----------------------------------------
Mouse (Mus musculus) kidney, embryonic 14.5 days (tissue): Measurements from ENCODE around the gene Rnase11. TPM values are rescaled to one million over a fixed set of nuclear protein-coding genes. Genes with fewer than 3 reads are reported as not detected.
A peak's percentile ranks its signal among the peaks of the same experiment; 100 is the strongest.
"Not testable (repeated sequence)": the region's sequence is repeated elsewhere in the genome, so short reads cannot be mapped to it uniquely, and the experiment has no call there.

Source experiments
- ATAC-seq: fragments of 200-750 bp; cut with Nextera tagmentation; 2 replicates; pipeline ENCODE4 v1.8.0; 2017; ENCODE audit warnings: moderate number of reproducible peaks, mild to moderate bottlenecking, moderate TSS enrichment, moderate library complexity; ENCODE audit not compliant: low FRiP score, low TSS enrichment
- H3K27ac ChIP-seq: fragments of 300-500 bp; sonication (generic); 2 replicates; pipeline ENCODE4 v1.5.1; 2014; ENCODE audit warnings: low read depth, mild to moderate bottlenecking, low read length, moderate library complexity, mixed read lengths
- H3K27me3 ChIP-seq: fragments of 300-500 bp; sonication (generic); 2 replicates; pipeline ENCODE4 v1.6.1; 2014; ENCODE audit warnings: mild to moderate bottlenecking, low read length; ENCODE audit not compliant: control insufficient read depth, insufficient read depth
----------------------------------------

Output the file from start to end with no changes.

Mouse (Mus musculus) kidney, embryonic 14.5 days (tissue): Measurements from ENCODE around the gene Rnase11. TPM values are rescaled to one million over a fixed set of nuclear protein-coding genes. Genes with fewer than 3 reads are reported as not detected.
A peak's percentile ranks its signal among the peaks of the same experiment; 100 is the strongest.
"Not testable (repeated sequence)": the region's sequence is repeated elsewhere in the genome, so short reads cannot be mapped to it uniquely, and the experiment has no call there.

Source experiments
- ATAC-seq: fragments of 200-750 bp; cut with Nextera tagmentation; 2 replicates; pipeline ENCODE4 v1.8.0; 2017; ENCODE audit warnings: moderate number of reproducible peaks, mild to moderate bottlenecking, moderate TSS enrichment, moderate library complexity; ENCODE audit not compliant: low FRiP score, low TSS enrichment
- H3K27ac ChIP-seq: fragments of 300-500 bp; sonication (generic); 2 replicates; pipeline ENCODE4 v1.5.1; 2014; ENCODE audit warnings: low read depth, mild to moderate bottlenecking, low read length, moderate library complexity, mixed read lengths
- H3K27me3 ChIP-seq: fragments of 300-500 bp; sonication (generic); 2 replicates; pipeline ENCODE4 v1.6.1; 2014; ENCODE audit warnings: mild to moderate bottlenecking, low read length; ENCODE audit not compliant: control insufficient read depth, insufficient read depth